Open Access

A map of smells

  • William Wells
Genome Biology20001:spotlight-20000921-03

DOI: 10.1186/gb-spotlight-20000921-03

Published: 21 September 2000

Odorants are detected by a vast collection of receptors in the nose. Individual sensory neurons probably express a single receptor, and all the neurons that express a particular receptor converge on a few topographically fixed glomeruli in the brain's olfactory bulb (OB). Researchers are keen to see whether there is any functional sorting of olfactory information during this projection process, and now in the October Nature Neuroscience Uchida et al. find that, indeed, odorants with different functional groups are detected by different areas of the brain's olfactory bulb (Nat. Neuro. 2000, 3:1035-1043). Carboxylic acids and aldehydes are detected in an anteromedial domain, whereas alcohols and ketones are detected in a lateral domain. Especially within the anteromedial domain, odorants of increasing carbon chain length are detected by clusters of glomeruli that are nested in more anterior and lateral positions. This is in agreement with data demonstrating that olfactory neurons expressing related receptors project to neighboring glomeruli. The only question now is how this sorting takes place.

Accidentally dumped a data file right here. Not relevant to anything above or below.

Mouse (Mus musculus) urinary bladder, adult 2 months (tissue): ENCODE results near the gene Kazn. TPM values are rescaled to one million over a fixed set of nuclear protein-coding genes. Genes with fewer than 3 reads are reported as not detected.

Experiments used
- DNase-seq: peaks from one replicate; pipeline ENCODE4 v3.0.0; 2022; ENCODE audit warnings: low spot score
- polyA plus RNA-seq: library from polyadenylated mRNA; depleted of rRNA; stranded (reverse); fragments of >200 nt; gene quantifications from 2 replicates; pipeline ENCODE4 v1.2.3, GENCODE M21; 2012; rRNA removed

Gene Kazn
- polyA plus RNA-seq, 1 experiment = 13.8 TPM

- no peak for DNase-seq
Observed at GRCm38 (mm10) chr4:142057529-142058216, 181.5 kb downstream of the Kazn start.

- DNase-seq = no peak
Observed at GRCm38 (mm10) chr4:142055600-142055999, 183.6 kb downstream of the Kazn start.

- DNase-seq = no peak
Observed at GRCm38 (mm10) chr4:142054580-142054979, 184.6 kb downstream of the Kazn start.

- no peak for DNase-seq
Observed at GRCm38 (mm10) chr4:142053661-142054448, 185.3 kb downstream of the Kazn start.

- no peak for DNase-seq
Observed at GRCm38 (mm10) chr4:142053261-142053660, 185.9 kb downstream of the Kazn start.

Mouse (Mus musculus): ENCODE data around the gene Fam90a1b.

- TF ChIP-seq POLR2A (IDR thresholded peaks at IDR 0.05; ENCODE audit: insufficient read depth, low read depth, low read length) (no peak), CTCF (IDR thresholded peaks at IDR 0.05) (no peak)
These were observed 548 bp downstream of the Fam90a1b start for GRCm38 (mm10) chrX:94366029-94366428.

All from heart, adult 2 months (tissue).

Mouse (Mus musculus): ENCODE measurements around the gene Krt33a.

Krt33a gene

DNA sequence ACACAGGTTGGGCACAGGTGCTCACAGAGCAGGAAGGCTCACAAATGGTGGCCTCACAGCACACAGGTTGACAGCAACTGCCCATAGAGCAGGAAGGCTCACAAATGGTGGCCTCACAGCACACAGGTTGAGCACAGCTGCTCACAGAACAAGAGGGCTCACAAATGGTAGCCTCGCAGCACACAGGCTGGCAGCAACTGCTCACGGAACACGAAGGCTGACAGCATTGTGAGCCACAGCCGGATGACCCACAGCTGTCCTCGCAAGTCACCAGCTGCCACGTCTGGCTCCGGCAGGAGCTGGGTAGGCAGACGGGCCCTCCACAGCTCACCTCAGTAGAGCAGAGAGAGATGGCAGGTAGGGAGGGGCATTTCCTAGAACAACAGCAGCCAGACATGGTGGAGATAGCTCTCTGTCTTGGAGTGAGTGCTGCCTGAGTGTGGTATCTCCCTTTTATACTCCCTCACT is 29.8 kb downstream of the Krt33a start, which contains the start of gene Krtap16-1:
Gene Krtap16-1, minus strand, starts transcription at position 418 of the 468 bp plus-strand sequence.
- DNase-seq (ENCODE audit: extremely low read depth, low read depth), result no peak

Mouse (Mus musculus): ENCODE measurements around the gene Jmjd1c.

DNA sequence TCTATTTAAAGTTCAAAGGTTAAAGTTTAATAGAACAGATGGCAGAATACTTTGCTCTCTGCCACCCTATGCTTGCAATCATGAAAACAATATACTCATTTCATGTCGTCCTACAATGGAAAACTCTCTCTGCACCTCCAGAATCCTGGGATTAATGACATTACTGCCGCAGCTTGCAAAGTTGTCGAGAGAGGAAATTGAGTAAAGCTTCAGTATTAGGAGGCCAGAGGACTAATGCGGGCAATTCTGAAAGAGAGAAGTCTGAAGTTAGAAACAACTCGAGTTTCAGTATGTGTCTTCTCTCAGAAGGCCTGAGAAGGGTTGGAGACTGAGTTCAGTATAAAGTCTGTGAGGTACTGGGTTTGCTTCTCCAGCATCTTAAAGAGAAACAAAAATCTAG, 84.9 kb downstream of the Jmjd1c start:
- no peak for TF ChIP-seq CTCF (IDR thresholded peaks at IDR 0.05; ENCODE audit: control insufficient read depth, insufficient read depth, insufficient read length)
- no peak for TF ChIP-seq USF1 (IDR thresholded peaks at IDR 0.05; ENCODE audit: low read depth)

References

  1. Molecular biology of odorant receptors in vertebrates.
  2. Combinatorial receptor codes for odors.
  3. Information coding in the olfactory system: evidence for a stereotyped and highly organized epitope map in the olfactory bulb.
  4. Nature Neuroscience, [http://www.nature.com/neuro/]
  5. Olfactory neurons expressing closely linked and homologous odorant receptor genes tend to project their axons to neighboring glomeruli on the olfactory bulb.

Copyright

© BioMed Central Ltd 2000

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